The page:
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Endogenous Constitutions: Politics and Politicians Matter, Economic Outcomes Don’t

  • Bernd Hayo

    ()

    (Philipps University Marburg)

  • Stefan Voigt

    ()

    (University of Hamburg)

We study changes in the form of government as an example of endogenously determined constitutions. For a sample of 202 countries over the period 1950–2006, we find that most changes are relatively small and roughly equally likely to be either in the direction of more parliamentarian or more presidential systems. Based on a fixed effects ordered logit panel data model estimated over the period 1951–2000 for 146 countries, we find that such changes in the constitution can be explained by characteristics of the political system, internal and external political conflicts, and political leaders, whereas economic and socio-demographic variables do not matter.

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File URL: http://www.uni-marburg.de/fb02/makro/forschung/magkspapers/27-2010_hayo.pdf
File Function: First version, 2010
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Paper provided by Philipps-Universität Marburg, Faculty of Business Administration and Economics, Department of Economics (Volkswirtschaftliche Abteilung) in its series MAGKS Papers on Economics with number 201027.

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Length: 31 pages
Date of creation: 2010
Date of revision:
Publication status: Forthcoming in
Handle: RePEc:mar:magkse:201027
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Web page: http://www.uni-marburg.de/fb02/
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  1. Acemoglu, Daron & Robinson, James A, 1998. "Why did the West Extend the Franchise? Democracy, Inequality and Growth in Historical Perspective," CEPR Discussion Papers 1797, C.E.P.R. Discussion Papers.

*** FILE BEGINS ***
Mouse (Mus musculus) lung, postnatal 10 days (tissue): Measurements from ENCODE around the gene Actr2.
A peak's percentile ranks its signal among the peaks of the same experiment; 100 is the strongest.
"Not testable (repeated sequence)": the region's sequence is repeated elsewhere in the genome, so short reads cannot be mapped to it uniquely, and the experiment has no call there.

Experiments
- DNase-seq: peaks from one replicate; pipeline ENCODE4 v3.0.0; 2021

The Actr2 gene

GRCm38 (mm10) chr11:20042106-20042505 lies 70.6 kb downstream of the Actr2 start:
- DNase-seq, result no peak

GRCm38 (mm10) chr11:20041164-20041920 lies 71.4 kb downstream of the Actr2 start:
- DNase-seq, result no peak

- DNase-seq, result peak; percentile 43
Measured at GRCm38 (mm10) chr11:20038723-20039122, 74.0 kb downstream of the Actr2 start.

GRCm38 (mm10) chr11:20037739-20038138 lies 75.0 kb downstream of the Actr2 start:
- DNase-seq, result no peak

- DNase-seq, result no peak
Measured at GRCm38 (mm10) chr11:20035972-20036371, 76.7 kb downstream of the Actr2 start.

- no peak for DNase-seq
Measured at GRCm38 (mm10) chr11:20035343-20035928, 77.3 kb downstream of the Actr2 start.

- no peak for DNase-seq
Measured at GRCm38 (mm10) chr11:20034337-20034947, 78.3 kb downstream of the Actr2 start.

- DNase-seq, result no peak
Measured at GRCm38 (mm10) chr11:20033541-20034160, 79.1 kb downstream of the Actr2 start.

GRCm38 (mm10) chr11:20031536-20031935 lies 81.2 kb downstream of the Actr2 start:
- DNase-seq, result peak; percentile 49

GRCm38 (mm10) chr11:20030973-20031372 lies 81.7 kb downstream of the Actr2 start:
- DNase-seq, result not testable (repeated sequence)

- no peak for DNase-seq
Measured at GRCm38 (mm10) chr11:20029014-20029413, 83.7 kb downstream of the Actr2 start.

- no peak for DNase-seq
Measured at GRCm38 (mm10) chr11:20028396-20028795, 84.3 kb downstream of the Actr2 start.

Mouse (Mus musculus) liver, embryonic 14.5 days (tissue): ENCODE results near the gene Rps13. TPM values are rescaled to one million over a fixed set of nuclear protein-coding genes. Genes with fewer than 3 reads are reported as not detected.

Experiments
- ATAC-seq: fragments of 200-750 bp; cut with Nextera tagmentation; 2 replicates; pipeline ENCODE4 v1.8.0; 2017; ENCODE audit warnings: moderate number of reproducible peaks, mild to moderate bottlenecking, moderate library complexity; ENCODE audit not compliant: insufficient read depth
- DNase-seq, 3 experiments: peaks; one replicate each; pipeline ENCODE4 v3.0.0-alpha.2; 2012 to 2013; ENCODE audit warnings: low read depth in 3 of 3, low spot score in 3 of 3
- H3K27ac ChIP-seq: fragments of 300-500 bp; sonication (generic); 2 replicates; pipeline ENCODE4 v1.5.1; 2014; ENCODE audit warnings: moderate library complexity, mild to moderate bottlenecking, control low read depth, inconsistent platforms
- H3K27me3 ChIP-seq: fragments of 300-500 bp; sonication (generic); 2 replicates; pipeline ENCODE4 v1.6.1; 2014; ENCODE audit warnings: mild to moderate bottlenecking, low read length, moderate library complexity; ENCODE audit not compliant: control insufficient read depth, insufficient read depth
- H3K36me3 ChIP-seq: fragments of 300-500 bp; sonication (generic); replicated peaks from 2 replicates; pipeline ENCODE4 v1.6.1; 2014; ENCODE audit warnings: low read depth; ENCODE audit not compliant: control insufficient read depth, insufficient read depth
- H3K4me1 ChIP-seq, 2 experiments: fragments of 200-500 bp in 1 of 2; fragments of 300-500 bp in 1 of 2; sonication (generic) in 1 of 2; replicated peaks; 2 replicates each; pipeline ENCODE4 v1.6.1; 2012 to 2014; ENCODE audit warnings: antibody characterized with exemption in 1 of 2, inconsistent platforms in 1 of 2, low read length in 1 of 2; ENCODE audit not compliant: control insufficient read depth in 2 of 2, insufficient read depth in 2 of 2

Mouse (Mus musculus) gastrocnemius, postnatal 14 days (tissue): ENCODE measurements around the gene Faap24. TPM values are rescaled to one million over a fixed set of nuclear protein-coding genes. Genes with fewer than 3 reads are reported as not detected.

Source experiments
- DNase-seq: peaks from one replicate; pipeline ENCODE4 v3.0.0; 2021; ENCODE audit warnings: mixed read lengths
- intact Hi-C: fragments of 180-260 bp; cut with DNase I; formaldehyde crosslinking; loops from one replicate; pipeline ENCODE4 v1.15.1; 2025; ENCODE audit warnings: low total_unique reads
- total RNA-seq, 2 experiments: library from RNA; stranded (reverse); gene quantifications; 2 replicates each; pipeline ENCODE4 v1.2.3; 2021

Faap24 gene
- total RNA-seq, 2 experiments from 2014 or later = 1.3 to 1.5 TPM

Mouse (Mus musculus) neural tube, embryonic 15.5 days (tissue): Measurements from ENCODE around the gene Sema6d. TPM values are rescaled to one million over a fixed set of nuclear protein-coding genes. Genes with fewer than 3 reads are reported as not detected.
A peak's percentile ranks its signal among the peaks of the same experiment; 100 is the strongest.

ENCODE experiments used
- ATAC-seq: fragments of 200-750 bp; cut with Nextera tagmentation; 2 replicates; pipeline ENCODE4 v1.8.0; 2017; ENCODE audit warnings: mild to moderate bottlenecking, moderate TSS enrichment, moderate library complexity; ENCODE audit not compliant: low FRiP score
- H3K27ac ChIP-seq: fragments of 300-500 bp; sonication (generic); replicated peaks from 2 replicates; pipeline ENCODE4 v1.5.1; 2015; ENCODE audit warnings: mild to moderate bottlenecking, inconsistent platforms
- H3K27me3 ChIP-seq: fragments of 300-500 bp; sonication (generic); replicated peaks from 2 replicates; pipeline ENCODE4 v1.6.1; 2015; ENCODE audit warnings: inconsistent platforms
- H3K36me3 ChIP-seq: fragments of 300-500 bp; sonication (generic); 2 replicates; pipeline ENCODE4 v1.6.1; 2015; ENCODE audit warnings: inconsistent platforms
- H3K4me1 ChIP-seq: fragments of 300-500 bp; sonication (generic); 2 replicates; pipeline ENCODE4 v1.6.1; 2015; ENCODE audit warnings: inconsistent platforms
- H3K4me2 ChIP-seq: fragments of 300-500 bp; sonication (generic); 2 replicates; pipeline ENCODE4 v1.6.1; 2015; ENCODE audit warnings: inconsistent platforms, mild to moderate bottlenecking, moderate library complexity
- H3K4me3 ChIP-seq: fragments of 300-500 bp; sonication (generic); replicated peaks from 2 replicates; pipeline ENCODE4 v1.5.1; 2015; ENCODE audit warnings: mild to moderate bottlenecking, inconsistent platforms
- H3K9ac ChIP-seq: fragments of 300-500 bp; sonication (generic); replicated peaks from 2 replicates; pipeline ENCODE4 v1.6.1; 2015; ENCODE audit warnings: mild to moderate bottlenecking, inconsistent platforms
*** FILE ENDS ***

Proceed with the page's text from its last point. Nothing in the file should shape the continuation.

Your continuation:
2. Bernd Hayo & Stefan Voigt, 2010. "Determinants of Constitutional Change: Why do Countries Change their Form of Governments?," CESifo Working Paper Series 3087, CESifo Group Munich.
  3. Lorenz Blume & Jens Müller & Stefan Voigt & Carsten Wolf, 2009. "The economic effects of constitutions: replicating—and extending—Persson and Tabellini," Public Choice, Springer, vol. 139(1), pages 197-225, April.
  4. Philippe Aghion & Albero Alesina & Francesco Trebbi, 2002. "Endogenous Political Institutions," Harvard Institute of Economic Research Working Papers 1957, Harvard - Institute of Economic Research.
  5. Torsten Persson & Gérard Roland & Guido Tabellini, 1997. "Separation of Powers and Political Accountability," The Quarterly Journal of Economics, Oxford University Press, vol. 112(4), pages 1163-1202.
  6. Ticchi, Davide & Vindigni, Andrea, 2003. "Endogenous Constitutions," Seminar Papers 726, Stockholm University, Institute for International Economic Studies.
  7. Dollar, David & Fisman, Raymond & Gatti, Roberta, 2001. "Are women really the "fairer" sex? Corruption and women in government," Journal of Economic Behavior & Organization, Elsevier, vol. 46(4), pages 423-429, December.
  8. Benjamin F. Jones & Benjamin A. Olken, 2005. "Do Leaders Matter? National Leadership and Growth Since World War II," The Quarterly Journal of Economics, Oxford University Press, vol. 120(3), pages 835-864.
  9. Axel Dreher & Michael J. Lamla & Sarah M. Rupprecht & Frank Somogyi, 2006. "The impact of political leaders’ profession and education on reforms," KOF Working papers 06-147, KOF Swiss Economic Institute, ETH Zurich.
  10. Acemoglu, Daron & Robinson, James A, 1999. "A Theory of Political Transitions," CEPR Discussion Papers 2277, C.E.P.R. Discussion Papers.
  11. Beck, Thorsten & Clarke, George & Groff, Alberto & Keefer, Philip & Walsh, Patrick, 2000. "New tools and new tests in comparative political economy - the database of political institutions," Policy Research Working Paper Series 2283, The World Bank.
  12. Acemoglu,Daron & Robinson,James A., 2009. "Economic Origins of Dictatorship and Democracy," Cambridge Books, Cambridge University Press, number 9780521671422, November.
  13. John G. Matsusaka, 2005. "Direct Democracy Works," Journal of Economic Perspectives, American Economic Association, vol. 19(2), pages 185-206, Spring.
  14. James A. Robinson & Ragnar Torvik, 2008. "Endogenous Presidentialism," NBER Working Papers 14603, National Bureau of Economic Research, Inc.
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